The main focus of the event in Minnesota will be an afternoon rally at Powderhorn Park in Minneapolis. No one knows how many people will actually boycott work, but the impact of the event has already been felt.
The nation's meatpackers will close some two dozen plants around the U.S. today in part because they're concerned they won't have enough workers.
The outpouring of public action by immigrants this year caught most people by surprise. Rallies expected to draw thousands of people instead attracted tens, or even hundreds of thousands. Some 30,000 people turned out in St. Paul for a rally.
We as an organization did not have to push anyone into doing this. It was a movement that started from the people.Jesus Torres
So it's probably not surprising that Jesus Torres avoids making any predictions about "A day without immigrants."
"I wish I could give you a number but it would be really, really hard to do that," says Torres. "From what I have heard and seen, a lot of people are going to do it. And after May 1 we can be able to say something about that."
Torres works at Centro Campesino in Owatonna, an organization that works for better immmigrant working and living conditions. He says this year's protests have developed almost spontaneously.
"We as an organization did not have to push anyone into doing this," says Torres. "It was a movement that started from the people, and now everyone in every small town knows what is happening and they are taking all these different actions, depending on their capacity to do that."
Organizations that oppose immigration are also trying to gain more public attention for their views. Several groups calling for stricter immigration laws rallied in Minneapolis over the weekend -- and about 75 people showed up in the rain.
Ruthie Hendrycks is founder of Minnesotans Seeking Immigration Reform. Hendrycks is troubled by what she sees as an unwillingness on the part of immigrants to respect U.S. laws and culture.
"We have pushed the issue of our language, which is English. They are flamboyantly broadcasting and stating they are not going to speak English, and that they are going to speak Spanish. If this continues in this way, where is it going to stop?" Hendrycks asks.
Hendrycks also claims illegal immigrants who don't pay taxes, but use government resources, are hurting the nation's economy.
The point of the "Day without immigrants" is to try to prove exactly the opposite -- that the U.S. economy is dependent on work performed by immigrants.
In Minnesota, the immigrant work force is heavily concentrated in the hospitality and agriculture industries.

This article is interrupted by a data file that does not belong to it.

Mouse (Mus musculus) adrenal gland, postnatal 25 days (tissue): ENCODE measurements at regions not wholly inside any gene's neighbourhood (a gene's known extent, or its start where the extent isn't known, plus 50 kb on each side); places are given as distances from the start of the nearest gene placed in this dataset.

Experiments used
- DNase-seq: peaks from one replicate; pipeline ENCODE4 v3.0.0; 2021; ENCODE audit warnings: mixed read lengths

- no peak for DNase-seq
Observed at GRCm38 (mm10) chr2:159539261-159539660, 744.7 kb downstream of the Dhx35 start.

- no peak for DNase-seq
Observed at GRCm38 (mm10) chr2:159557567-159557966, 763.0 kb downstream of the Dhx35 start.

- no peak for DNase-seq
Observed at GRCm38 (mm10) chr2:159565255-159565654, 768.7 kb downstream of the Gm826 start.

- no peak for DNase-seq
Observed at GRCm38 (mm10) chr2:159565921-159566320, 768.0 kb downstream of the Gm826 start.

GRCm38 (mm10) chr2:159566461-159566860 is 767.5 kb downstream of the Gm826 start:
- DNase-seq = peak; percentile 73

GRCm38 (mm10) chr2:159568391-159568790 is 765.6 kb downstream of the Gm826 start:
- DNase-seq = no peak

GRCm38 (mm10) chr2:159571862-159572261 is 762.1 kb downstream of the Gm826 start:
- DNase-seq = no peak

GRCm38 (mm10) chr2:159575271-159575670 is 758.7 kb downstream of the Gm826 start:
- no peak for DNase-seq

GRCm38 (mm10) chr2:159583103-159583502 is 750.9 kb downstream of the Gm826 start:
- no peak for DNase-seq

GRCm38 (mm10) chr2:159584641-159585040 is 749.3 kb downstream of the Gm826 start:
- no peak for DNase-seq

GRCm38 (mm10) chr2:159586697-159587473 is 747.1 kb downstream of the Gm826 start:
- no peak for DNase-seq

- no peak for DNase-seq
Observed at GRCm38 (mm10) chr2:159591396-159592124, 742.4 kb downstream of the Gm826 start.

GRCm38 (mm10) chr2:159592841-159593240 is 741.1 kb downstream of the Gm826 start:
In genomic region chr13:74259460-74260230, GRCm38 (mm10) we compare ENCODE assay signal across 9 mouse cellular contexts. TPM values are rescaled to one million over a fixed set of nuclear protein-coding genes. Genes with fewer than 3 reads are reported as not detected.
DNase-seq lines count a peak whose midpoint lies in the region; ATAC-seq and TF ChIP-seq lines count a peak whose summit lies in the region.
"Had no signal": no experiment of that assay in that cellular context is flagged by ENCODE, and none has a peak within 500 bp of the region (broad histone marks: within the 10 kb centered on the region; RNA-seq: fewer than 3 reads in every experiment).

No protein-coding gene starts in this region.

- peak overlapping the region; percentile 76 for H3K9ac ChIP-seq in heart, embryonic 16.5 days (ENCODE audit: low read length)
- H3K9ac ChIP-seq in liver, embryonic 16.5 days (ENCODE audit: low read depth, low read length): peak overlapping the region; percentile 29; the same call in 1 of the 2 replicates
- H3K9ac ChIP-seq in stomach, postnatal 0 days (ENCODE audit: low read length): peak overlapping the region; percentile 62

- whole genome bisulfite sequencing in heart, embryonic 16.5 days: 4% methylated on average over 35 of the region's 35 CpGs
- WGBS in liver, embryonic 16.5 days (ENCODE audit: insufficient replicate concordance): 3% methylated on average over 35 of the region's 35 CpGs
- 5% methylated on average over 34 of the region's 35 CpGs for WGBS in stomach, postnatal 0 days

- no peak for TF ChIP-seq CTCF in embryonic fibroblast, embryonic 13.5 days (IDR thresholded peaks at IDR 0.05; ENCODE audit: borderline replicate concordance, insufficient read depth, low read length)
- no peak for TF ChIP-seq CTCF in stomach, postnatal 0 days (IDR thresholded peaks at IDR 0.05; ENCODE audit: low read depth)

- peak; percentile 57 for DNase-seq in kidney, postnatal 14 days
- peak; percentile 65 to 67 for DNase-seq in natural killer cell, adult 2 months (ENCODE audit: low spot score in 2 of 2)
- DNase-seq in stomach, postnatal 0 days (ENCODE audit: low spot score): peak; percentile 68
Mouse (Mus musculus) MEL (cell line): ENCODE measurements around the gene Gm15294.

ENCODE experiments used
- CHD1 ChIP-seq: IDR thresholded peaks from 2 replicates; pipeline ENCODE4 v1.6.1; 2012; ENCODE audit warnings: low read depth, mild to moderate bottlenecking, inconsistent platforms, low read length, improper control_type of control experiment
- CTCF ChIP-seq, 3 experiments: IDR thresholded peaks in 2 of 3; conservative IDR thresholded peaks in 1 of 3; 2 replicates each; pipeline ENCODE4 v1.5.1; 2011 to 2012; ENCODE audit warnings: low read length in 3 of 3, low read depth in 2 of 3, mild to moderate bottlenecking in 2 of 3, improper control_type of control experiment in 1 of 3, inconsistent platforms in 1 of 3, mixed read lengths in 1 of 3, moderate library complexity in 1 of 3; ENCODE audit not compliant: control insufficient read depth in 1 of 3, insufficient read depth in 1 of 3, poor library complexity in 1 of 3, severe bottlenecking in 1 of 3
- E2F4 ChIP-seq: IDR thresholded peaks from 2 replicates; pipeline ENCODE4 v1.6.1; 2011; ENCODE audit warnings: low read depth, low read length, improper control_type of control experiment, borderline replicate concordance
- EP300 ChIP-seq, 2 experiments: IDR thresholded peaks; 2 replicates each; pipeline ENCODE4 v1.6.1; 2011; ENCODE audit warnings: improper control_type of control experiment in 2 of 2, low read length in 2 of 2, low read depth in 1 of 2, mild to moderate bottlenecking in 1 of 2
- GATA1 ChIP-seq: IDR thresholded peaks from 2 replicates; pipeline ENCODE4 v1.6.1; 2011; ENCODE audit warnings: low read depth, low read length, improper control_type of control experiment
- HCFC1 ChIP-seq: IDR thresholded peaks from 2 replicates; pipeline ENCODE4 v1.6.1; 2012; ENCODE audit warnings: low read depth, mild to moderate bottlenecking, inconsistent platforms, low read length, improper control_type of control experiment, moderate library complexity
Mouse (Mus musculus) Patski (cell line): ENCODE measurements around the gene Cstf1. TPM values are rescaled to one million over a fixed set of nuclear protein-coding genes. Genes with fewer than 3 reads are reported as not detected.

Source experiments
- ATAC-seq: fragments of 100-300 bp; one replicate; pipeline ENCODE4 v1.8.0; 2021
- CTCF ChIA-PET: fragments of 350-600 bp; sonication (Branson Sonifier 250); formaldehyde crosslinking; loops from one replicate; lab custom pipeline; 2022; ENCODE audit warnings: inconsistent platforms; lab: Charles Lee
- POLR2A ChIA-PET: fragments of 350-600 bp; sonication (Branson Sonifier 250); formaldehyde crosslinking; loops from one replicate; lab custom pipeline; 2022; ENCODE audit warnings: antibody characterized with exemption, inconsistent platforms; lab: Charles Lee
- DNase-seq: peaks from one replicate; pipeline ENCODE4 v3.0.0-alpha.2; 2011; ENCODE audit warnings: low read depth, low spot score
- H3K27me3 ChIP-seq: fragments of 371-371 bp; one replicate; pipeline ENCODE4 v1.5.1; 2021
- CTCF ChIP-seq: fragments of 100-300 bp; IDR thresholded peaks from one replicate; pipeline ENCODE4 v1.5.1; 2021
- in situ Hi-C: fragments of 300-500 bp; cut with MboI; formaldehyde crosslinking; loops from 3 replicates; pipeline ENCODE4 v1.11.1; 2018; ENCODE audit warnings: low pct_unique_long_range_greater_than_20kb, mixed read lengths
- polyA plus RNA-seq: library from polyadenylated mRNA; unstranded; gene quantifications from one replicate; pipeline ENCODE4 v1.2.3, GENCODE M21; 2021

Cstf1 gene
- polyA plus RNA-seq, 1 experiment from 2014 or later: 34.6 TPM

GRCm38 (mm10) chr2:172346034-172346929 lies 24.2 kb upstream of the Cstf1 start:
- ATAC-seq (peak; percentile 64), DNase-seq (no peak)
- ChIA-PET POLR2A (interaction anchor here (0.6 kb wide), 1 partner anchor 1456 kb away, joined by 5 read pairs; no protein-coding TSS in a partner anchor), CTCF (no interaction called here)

Meatpacking is dominated by immigrants. Officials at Colorado-based Swift and Co. say minorities make up anywhere from 60 to 90 percent of the work force at its various U.S. packing plants.
In Minnesota, minorities account for about 80 percent of the more than 2,000 employees at Swift's pork processing operation in Worthington.
Swift's Sean McHugh says the company will close the Worthington plant and five others on May 1, in part because of uncertainties raised by "A day without immigrants."
"It was safe to say, both through sort of formal and informal communications with employees or employee representatives, that there was a high level of interest for many of our employees at many sites across the country to participate in these events," says McHugh.
Swift and several other major meatpackers support a guest worker program. They believe that would allow enough legal immigrants into the country to meet their workforce needs.
Donald Stull from the University of Kansas has studied the meatpacking industry for 20 years. He says the meatpacker's decision to close plants sends several messages.
One goes to Congress, saying immigrants are important to the U.S. economy.
Another is aimed at meatpacking workers. Stull says worker-management relations are often strained at meatpacking plants because of the tough, often dangerous work. "This was an opportunity, I think, for them to demonstrate that they do care about their workers, that those workers are important to them and that they value them in some way," says Stull.
That type of public acknowledgment came most strongly from Minnesota-based Cargill. Company officials said they would close seven meatpacking plants, in part because they "share the concerns of employees" over immigration legislation.
That concern has been building for years. Jesus Torres of Centro Campesino in Owatonna says whether participation for "A day without immigrants" is low or high, the push for change will continue.
"This is not going to be the only day that an action like this is going to happen," says Torres. "Because people are really going to have a sense of, 'If I did it this day I'm going to be able to do it the next day.' As long as it takes in order to get the respect that they deserve as human beings."
He says immigrants have a growing sense of political power. That, he says, is the most important result so far of the growing immigration rights movement.